Reading aloud

21st March 1997 at 00:00
I attended the Conference on Literacy at the University of Greenwich. The keynote speech was by Margaret Meek Spencer.

She spoke for an hour. Apart from a slighting reference to "phonemes", she never once mentioned phonics or the findings of the massive body of recent research. On the contrary, she said that she had learned everything from her own experiences as a teacher and from colleagues in the same field. Reading for meaning seemed to be her watchword.

She denied that reading standards in the UK had been falling, but admitted that there was a long tail of underachievers. She clearly saw no reason to probe into just why this country has such a long tail. Only at the very end did she touch on the matter of how reading should be taught. She said: "If you want my advice on the best way to teach a child to read, I would say read to it."

She was ecstatically applauded by the 200 or so teachers and students present, who clearly wanted nothing more than to be reassured that the best way to teach a child to read is not to teach it at all, least of all systematically.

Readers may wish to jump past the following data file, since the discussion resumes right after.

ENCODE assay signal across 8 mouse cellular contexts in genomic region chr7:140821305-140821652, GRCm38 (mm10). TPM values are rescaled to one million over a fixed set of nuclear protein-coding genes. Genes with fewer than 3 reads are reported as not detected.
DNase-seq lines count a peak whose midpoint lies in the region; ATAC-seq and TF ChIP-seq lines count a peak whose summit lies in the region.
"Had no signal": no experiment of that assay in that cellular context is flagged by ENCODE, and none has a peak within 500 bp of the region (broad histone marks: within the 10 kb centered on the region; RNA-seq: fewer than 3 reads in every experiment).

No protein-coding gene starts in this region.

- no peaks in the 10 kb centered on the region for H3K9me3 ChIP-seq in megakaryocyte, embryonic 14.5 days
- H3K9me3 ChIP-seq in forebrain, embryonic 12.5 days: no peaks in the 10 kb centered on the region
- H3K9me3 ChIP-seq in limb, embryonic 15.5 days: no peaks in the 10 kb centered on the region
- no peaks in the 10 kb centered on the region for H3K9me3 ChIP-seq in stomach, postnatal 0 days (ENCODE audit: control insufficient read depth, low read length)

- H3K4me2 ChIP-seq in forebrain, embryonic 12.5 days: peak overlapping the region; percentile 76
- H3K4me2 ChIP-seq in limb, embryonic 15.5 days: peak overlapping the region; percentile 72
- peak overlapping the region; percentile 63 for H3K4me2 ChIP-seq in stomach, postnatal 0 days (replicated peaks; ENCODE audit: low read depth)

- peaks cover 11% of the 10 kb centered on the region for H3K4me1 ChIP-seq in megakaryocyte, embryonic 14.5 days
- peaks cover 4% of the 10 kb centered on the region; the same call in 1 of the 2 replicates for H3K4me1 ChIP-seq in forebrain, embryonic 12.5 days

In the face of all this collective madness, what can the ordinary concerned individual do? Repeat the main findings of the latest research and hope for the best: * Piaget's theories about developmental stages do not apply to the process of learning to read.

* Pupils who are started off with systematic phonics are better, not only at decoding, but also at understanding the meaning of the text, than those taught by any other method.

* Encouraging children to guess at words from pictorial or contextual clues does not work.

* The most effective way to teach phonics is by direct instruction; embedding it in other processes is not nearly so effective.


Vice-Chairman Campaign for Real Education Dean Farm Singleborough Milton Keynes

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